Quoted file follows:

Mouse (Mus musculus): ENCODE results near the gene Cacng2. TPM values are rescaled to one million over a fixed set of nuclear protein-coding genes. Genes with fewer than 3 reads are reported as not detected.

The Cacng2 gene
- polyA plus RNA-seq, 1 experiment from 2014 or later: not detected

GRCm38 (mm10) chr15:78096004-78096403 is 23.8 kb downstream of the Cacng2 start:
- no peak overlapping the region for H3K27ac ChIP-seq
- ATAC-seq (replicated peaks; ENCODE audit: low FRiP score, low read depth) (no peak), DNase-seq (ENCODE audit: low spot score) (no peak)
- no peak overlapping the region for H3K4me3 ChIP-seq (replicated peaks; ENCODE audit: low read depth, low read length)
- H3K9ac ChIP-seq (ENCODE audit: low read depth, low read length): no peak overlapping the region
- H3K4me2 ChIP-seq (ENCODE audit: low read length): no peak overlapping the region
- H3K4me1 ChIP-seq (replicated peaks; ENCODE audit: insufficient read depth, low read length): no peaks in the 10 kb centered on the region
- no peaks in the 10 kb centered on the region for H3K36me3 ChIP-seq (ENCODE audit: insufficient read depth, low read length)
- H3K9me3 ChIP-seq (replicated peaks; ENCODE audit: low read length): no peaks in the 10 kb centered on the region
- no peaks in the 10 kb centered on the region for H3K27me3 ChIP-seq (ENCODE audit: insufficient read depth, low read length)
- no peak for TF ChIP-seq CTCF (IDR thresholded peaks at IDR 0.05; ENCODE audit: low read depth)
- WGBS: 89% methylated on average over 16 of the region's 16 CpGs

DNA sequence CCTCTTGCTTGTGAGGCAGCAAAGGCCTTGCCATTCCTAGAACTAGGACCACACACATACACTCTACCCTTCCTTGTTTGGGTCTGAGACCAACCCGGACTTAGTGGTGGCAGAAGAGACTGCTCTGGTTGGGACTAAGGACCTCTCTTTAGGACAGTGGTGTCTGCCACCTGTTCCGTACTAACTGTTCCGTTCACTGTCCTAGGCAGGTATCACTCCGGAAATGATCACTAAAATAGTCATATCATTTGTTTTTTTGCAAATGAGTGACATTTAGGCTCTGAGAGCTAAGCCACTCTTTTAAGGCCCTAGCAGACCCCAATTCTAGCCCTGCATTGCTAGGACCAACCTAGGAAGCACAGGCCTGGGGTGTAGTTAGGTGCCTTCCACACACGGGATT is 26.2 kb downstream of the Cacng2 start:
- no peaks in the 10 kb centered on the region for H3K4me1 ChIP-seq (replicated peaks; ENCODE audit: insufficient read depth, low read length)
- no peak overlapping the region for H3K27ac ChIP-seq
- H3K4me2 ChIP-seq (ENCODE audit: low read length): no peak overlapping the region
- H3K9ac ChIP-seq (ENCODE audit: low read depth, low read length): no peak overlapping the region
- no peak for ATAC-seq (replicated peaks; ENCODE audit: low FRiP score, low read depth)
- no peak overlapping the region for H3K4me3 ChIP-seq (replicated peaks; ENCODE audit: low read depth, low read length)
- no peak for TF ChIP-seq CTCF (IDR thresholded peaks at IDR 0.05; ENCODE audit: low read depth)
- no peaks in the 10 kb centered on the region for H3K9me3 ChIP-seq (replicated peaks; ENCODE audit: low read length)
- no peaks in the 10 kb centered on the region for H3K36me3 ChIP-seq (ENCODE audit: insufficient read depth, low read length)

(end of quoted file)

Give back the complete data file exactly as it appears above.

Mouse (Mus musculus): ENCODE results near the gene Cacng2. TPM values are rescaled to one million over a fixed set of nuclear protein-coding genes. Genes with fewer than 3 reads are reported as not detected.

The Cacng2 gene
- polyA plus RNA-seq, 1 experiment from 2014 or later: not detected

GRCm38 (mm10) chr15:78096004-78096403 is 23.8 kb downstream of the Cacng2 start:
- no peak overlapping the region for H3K27ac ChIP-seq
- ATAC-seq (replicated peaks; ENCODE audit: low FRiP score, low read depth) (no peak), DNase-seq (ENCODE audit: low spot score) (no peak)
- no peak overlapping the region for H3K4me3 ChIP-seq (replicated peaks; ENCODE audit: low read depth, low read length)
- H3K9ac ChIP-seq (ENCODE audit: low read depth, low read length): no peak overlapping the region
- H3K4me2 ChIP-seq (ENCODE audit: low read length): no peak overlapping the region
- H3K4me1 ChIP-seq (replicated peaks; ENCODE audit: insufficient read depth, low read length): no peaks in the 10 kb centered on the region
- no peaks in the 10 kb centered on the region for H3K36me3 ChIP-seq (ENCODE audit: insufficient read depth, low read length)
- H3K9me3 ChIP-seq (replicated peaks; ENCODE audit: low read length): no peaks in the 10 kb centered on the region
- no peaks in the 10 kb centered on the region for H3K27me3 ChIP-seq (ENCODE audit: insufficient read depth, low read length)
- no peak for TF ChIP-seq CTCF (IDR thresholded peaks at IDR 0.05; ENCODE audit: low read depth)
- WGBS: 89% methylated on average over 16 of the region's 16 CpGs

DNA sequence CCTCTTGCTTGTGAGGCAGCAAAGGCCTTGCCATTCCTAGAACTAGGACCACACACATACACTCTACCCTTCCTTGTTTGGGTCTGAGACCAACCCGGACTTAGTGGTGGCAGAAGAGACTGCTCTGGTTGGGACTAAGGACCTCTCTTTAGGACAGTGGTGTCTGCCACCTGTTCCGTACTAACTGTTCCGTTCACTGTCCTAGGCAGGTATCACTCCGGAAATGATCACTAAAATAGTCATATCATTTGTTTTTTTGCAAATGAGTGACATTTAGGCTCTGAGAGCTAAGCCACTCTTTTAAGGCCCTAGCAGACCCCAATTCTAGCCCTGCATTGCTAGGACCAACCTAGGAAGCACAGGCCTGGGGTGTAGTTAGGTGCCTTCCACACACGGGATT is 26.2 kb downstream of the Cacng2 start:
- no peaks in the 10 kb centered on the region for H3K4me1 ChIP-seq (replicated peaks; ENCODE audit: insufficient read depth, low read length)
- no peak overlapping the region for H3K27ac ChIP-seq
- H3K4me2 ChIP-seq (ENCODE audit: low read length): no peak overlapping the region
- H3K9ac ChIP-seq (ENCODE audit: low read depth, low read length): no peak overlapping the region
- no peak for ATAC-seq (replicated peaks; ENCODE audit: low FRiP score, low read depth)
- no peak overlapping the region for H3K4me3 ChIP-seq (replicated peaks; ENCODE audit: low read depth, low read length)
- no peak for TF ChIP-seq CTCF (IDR thresholded peaks at IDR 0.05; ENCODE audit: low read depth)
- no peaks in the 10 kb centered on the region for H3K9me3 ChIP-seq (replicated peaks; ENCODE audit: low read length)
- no peaks in the 10 kb centered on the region for H3K36me3 ChIP-seq (ENCODE audit: insufficient read depth, low read length)